Oratorium closes

Today I’m in Łódź, tying up some loose ends and finishing some work before heading back to Warsaw tomorrow. The “Oratorium” project I’ve been following all week is now over. It opened Thursday and closed Friday. Due to the large number of collaborators–an entire orchestra and orchestral choir, over a hundred student and adult community singers and dancers, plus the entire CHOREA ensemble–it’s not the sort of piece that is easily remounted elsewhere, or extended. I’m so grateful to have seen both of its appearances.

The energy in yesterday’s performance, Friday, was very different than that at the day before yesterday, Thursday, in part because the space was so drastically oversold. There were probably fifty to seventy people without seats in the main space, who ended up in the overflow balconies. My friends and I–two other Fulbrighters, and one former Fulbrighter who still lives in Poland–were on the highest-up balcony. This meant we had a great bird’s-eye view of the choreography, but that some of the intimacy of the sound and staging wasn’t as present. Seeing the performance from the space itself was an overwhelming emotional experience; seeing it from above was a more distant, dreamlike place.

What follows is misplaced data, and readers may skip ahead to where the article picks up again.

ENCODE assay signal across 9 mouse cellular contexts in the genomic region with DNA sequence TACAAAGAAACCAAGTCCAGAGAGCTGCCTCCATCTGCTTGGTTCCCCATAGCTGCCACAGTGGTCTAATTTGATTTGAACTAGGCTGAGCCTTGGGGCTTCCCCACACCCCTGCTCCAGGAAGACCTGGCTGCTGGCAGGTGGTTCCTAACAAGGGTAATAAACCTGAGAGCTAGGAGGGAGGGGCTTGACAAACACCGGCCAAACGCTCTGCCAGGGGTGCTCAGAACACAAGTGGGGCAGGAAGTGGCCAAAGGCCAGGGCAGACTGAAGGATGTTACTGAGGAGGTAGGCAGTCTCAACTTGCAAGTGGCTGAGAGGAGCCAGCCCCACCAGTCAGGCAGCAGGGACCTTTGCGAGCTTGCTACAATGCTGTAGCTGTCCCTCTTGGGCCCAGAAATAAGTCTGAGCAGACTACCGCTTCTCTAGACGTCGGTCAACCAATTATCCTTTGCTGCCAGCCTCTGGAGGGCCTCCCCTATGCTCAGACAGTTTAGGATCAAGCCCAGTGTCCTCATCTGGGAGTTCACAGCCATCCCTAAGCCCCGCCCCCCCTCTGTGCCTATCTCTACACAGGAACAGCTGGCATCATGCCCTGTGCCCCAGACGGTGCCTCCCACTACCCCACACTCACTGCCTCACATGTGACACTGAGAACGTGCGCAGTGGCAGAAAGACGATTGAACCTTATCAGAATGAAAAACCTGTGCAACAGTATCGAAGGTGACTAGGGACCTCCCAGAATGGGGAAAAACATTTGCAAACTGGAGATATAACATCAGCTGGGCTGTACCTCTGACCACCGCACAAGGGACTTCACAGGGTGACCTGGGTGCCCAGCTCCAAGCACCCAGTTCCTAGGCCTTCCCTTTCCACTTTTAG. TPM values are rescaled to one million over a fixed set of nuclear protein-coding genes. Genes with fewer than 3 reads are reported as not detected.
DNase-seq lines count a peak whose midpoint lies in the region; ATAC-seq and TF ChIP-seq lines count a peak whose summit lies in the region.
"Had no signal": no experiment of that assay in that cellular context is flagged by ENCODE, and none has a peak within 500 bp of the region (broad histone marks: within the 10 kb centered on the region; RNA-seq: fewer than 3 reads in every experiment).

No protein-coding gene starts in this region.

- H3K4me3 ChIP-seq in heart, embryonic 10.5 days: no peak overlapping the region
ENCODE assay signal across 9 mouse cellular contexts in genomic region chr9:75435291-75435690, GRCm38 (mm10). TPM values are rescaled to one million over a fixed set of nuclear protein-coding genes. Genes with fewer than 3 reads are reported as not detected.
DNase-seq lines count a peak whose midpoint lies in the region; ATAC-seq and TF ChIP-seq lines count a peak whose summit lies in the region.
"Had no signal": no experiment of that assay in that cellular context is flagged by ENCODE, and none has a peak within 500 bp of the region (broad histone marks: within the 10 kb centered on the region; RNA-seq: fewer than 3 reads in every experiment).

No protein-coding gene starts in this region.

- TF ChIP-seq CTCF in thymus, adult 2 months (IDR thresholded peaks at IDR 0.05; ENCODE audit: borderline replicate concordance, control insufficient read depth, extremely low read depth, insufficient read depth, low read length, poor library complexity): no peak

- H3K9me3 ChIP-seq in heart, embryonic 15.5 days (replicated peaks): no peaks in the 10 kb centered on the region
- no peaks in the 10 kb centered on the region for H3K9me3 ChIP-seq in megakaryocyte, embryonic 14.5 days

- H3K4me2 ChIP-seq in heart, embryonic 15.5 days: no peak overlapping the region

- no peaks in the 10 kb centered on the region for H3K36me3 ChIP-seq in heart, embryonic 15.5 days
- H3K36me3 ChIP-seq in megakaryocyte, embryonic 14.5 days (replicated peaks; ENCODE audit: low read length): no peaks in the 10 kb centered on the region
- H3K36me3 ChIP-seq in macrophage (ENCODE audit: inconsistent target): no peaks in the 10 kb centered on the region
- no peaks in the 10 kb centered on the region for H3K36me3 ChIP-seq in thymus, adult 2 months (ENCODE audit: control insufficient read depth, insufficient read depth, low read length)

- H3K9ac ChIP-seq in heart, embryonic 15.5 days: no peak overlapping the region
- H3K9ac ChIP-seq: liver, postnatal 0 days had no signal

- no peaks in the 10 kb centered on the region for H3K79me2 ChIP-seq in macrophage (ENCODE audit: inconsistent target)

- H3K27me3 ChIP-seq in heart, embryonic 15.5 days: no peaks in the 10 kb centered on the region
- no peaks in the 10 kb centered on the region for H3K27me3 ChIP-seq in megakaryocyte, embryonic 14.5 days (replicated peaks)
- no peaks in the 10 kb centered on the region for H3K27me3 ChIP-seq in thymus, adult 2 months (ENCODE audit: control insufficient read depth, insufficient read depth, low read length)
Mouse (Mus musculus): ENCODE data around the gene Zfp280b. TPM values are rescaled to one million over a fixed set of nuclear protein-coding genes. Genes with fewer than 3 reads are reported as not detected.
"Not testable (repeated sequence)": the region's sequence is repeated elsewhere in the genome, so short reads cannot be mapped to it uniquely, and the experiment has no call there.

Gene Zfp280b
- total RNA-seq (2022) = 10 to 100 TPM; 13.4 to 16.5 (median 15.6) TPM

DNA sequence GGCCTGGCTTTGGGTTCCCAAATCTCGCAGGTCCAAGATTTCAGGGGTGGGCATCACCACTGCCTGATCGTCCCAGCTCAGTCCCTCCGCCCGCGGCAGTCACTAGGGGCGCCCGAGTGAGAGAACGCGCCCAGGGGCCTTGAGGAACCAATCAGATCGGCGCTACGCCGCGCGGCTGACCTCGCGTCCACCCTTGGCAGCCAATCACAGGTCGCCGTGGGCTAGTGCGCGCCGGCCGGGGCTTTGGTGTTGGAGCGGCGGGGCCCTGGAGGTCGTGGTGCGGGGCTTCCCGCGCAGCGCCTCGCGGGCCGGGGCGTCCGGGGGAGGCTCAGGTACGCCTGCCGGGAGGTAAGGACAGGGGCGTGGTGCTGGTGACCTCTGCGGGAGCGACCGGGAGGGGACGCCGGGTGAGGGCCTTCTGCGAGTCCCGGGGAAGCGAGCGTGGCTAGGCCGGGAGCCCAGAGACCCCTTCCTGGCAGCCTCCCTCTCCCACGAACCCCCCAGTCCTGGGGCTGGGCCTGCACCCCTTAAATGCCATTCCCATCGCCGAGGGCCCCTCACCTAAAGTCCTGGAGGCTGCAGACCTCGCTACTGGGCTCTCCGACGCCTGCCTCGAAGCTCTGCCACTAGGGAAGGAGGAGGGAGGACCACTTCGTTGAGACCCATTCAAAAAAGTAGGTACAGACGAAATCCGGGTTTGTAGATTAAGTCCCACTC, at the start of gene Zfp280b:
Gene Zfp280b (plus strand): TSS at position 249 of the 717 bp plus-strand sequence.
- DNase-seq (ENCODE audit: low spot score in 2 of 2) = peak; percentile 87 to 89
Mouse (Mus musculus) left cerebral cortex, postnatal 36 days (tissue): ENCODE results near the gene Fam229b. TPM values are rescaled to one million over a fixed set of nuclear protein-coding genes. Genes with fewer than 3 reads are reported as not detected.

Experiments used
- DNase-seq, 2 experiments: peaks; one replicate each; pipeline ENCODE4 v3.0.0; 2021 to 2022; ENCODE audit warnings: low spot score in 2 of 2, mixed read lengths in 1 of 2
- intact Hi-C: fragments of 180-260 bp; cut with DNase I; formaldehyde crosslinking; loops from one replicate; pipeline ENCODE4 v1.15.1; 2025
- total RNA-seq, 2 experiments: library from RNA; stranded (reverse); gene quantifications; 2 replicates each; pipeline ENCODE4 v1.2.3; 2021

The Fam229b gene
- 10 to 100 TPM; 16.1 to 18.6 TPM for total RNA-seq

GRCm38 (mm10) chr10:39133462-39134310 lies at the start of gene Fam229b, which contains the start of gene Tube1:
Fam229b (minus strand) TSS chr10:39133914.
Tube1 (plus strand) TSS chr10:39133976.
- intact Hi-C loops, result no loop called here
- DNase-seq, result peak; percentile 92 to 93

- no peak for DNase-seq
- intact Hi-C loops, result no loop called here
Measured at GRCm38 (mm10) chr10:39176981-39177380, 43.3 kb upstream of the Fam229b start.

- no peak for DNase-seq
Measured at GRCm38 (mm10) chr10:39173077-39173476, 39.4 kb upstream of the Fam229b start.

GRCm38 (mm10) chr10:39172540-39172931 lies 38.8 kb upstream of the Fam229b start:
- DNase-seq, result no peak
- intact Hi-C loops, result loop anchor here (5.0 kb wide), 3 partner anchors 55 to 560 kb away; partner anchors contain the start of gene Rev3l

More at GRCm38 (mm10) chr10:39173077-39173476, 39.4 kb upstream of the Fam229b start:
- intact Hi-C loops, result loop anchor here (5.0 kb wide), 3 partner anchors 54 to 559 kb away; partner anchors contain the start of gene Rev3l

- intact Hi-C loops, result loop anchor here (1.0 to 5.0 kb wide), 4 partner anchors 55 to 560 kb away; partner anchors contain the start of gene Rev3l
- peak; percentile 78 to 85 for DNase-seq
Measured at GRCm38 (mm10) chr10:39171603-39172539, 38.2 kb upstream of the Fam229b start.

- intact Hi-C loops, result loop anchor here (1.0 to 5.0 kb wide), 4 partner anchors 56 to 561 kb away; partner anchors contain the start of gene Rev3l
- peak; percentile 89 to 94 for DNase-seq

I’ve decided I want to try to make an oral history of this project–that is, an article conducted entirely from interviews. I’m also working on a shorter rehearsal diary-format article about the week leading up to the two performances, and a shortest-of-all sort of summary review of what actually took place at the event.

I’m very happy to be writing about this subject. I’m always happy to be writing, and always very happy to be writing about Polish theater or Greek choruses, but this particular production is embedded particularly deeply in my heart.